Now what doesn’t the Agreement say? It says absolutely nothing about whether the DOL considers Subway to be a joint employer with its franchisees. If the DOL meant for Subway to be considered a joint employer with its franchisees, it could have said so. Since it didn’t, that must mean that the DOL doesn’t consider Subway the franchisor to be a joint employer with Subway franchisees, right? Ah, if only it were that simple… This is where the expression, “If it walks like a duck, swims like a duck and quacks, like a duck, we call it a duck”, becomes rather instructive. So is it quacking yet? Let’s look a bit further.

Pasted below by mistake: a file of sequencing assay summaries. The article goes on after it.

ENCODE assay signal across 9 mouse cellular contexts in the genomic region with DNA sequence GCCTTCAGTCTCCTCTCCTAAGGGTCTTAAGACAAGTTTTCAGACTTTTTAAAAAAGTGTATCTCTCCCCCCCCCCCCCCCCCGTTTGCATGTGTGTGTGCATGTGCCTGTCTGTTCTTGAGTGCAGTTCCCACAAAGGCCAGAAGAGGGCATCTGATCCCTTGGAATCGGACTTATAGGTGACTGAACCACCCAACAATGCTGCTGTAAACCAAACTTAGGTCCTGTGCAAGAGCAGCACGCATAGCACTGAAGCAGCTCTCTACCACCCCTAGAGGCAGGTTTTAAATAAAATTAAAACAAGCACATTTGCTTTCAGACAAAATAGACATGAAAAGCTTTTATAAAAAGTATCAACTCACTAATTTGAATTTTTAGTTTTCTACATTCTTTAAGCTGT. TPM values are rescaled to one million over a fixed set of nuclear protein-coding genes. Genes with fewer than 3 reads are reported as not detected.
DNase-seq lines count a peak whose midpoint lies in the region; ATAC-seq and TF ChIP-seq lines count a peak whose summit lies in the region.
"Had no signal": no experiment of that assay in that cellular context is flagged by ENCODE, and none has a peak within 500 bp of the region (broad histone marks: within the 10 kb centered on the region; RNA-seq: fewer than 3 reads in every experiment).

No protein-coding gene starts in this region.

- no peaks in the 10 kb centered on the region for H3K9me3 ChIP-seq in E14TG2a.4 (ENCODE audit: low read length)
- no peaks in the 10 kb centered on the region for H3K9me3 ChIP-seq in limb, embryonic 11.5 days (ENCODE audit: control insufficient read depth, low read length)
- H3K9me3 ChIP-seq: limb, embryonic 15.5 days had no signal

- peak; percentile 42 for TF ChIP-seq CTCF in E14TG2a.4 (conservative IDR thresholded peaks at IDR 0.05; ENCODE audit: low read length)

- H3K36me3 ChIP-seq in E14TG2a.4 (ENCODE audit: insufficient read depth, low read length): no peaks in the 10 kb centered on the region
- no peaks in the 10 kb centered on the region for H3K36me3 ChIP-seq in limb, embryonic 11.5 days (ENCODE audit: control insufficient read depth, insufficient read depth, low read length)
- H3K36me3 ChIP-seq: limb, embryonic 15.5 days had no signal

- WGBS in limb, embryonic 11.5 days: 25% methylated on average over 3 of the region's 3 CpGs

There is more the Agreement doesn’t actually say, but that it implies– heavily. For example, if Subway in working with the DOL has also committing to working with its franchisees, then doesn’t that at least imply that Subway has the necessary authority to commit its franchisees as Subway sees fit? Wouldn’t that in turn imply that Subway has the right and the ability to control, either directly or indirectly, its franchisee employees’ working conditions — even if it does not actually exercise that control? If so, that would be enough under NLRB standards to make Subway-the-Franchisor a joint employer with any Subway franchisees. The final section of the Agreement, entitled “Emphasizing Consequences for FLSA noncompliance” would seem to provide ample support for such a position. It explicitly states that it requires its franchisees comply with the FLSA and all applicable laws — as part of its franchise agreement. Aren’t the franchisees would be required to comply with all applicable laws whether or not the franchise agreement said anything at all about compliance? Yes but, of course, there is more. (You knew I’d be leading up to something, right?) The Agreement specifically says, “SUBWAY may exercise its business judgment to terminate an existing franchise, deny a franchisee the opportunity to purchase additional franchises, or otherwise discipline a franchisee based on a franchisee’s history of FLSA violations.” If that’s not evidence of right/ability to control working conditions of a franchisee’s employees — albeit indirect control–then what is?